It Was a Humdinger!

Spring storms are a pretty standard event in Alberta and this one did not disappoint. At least there was plenty of warning. All of the weather forecasters were in agreement that something was coming and then Environment Canada made it official, issuing winter storm warnings and, in our area, a blizzard warning.

It started snowing early in the day, lightly with a steady breeze from the north. As the day progressed, the wind picked up, the snow got heavier, and by early evening it was a full-on, raging, no-holds-barred, batten-down-the-hatches, run-for-cover spring storm. And when T and Nollind opened up the barn and whistled, that’s exactly what we did … run for cover.

Nevada was first in when the call came, turning his head away from the wind and running for the gate. He used to be the last one to look for those creature comforts, now he’s first in line. I guess that’s age doing the talking.

First in the barn, last in his stall. I think he wanted the aisle.

I’m not really a big fan of being indoors. It helps when the whole herd is in there with me, but I’m just an outdoorsy kind of guy. I like to be able to move around as I please and roll if I feel the need and a ten-by-ten box stall just doesn’t provide that kind of freedom. It beats the tie stall I endure when we spend time camping in Kananaskis Country, but it’s still a box.

Being indoors is far more tolerable with a good neighbour.

However, when I can hear the wind howling past the walls and the snow billows in whenever the door gets opened, and I’m down to only a small percentage of my previously heavy winter coat, I suck it up and appreciate the shelter.

I’m not sure just when the snow stopped, but the wind eased through the night. The storm had passed. Now we just had to wait patiently for the humans to come and let us out. It wasn’t easy to be patient. I wanted to roll so badly I could hardly stand it. Nevada kept telling me to relax and enjoy the warm barn, but the dust from the shavings and hay felt like it was crawling around on my skin.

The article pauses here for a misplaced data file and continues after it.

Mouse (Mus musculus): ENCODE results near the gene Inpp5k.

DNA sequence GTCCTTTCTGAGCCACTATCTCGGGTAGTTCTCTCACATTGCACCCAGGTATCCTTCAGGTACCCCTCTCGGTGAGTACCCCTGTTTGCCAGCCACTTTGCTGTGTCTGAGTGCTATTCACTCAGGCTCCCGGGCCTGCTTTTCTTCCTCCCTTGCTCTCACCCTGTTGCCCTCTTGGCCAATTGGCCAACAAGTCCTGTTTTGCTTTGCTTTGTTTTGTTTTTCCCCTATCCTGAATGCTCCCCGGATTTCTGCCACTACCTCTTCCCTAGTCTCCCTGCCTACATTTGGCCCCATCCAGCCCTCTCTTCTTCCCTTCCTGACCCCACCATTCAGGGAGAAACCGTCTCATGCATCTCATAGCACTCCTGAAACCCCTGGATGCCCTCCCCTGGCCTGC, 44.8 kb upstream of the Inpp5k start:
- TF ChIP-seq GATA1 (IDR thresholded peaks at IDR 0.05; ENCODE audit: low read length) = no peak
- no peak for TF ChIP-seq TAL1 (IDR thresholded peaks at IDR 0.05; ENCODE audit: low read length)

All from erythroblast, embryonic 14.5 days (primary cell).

Good ponies were we.

Finally, the door slid open and the cold morning air blew in bringing T and Nollind with it. After a few good-horsies-for-not-getting-yourselves-into-trouble-overnight, hand-fed snacks, we were out the door and frolicking in the fresh snow.

Post-storm frolic.
More frolicking.

I have the stall #1 so was first out and didn’t get very far before I dropped into the fresh snow … for the first time. I lost count of how many times I lay down and rolled after a half dozen. It. Felt. So. Good.

Aaaaaahhhhhh…..
The post-roll shake is almost as good as the roll.

Our world that was turning to delicious green has been transformed to bright white, but it won’t last long. The spring snow never does. Patches of earth are already starting to show through. Until then, the hay nets are filled, the sun is shining, and I’m in the great and glorious outdoors!

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“I’m Sorry I Can’t Get to the Blog Right Now…”

It was Storm’s turn to write the blog post this week but he says he’s too busy grazing and soaking up the sun before the wintry weather hits us. In our many years of blogging, we dogs almost never missed a Fur-iday. It seems equines are just not as reliable as canines.

He says he’ll get to it over the weekend but I wouldn’t count on it. My bet is he’ll be hunkered down in the shelter or barn and too busy chewing on hay to tell tales.